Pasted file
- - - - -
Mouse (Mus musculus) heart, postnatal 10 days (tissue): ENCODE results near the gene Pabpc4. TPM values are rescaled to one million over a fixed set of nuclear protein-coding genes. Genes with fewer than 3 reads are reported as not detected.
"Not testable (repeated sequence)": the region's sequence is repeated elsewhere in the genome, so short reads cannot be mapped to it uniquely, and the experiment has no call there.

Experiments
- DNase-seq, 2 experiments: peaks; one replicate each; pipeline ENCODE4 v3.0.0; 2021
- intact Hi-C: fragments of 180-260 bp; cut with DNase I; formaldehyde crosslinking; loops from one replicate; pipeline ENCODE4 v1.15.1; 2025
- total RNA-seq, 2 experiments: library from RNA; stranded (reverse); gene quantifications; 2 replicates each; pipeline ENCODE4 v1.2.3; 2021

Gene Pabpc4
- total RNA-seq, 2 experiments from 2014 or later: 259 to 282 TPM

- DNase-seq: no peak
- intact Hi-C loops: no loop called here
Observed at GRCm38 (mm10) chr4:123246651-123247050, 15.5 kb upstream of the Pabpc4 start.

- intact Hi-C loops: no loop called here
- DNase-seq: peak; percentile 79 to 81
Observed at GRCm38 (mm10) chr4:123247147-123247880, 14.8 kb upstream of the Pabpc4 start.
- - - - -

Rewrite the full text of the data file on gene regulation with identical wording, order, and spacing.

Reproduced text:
Mouse (Mus musculus) heart, postnatal 10 days (tissue): ENCODE results near the gene Pabpc4. TPM values are rescaled to one million over a fixed set of nuclear protein-coding genes. Genes with fewer than 3 reads are reported as not detected.
"Not testable (repeated sequence)": the region's sequence is repeated elsewhere in the genome, so short reads cannot be mapped to it uniquely, and the experiment has no call there.

Experiments
- DNase-seq, 2 experiments: peaks; one replicate each; pipeline ENCODE4 v3.0.0; 2021
- intact Hi-C: fragments of 180-260 bp; cut with DNase I; formaldehyde crosslinking; loops from one replicate; pipeline ENCODE4 v1.15.1; 2025
- total RNA-seq, 2 experiments: library from RNA; stranded (reverse); gene quantifications; 2 replicates each; pipeline ENCODE4 v1.2.3; 2021

Gene Pabpc4
- total RNA-seq, 2 experiments from 2014 or later: 259 to 282 TPM

- DNase-seq: no peak
- intact Hi-C loops: no loop called here
Observed at GRCm38 (mm10) chr4:123246651-123247050, 15.5 kb upstream of the Pabpc4 start.

- intact Hi-C loops: no loop called here
- DNase-seq: peak; percentile 79 to 81
Observed at GRCm38 (mm10) chr4:123247147-123247880, 14.8 kb upstream of the Pabpc4 start.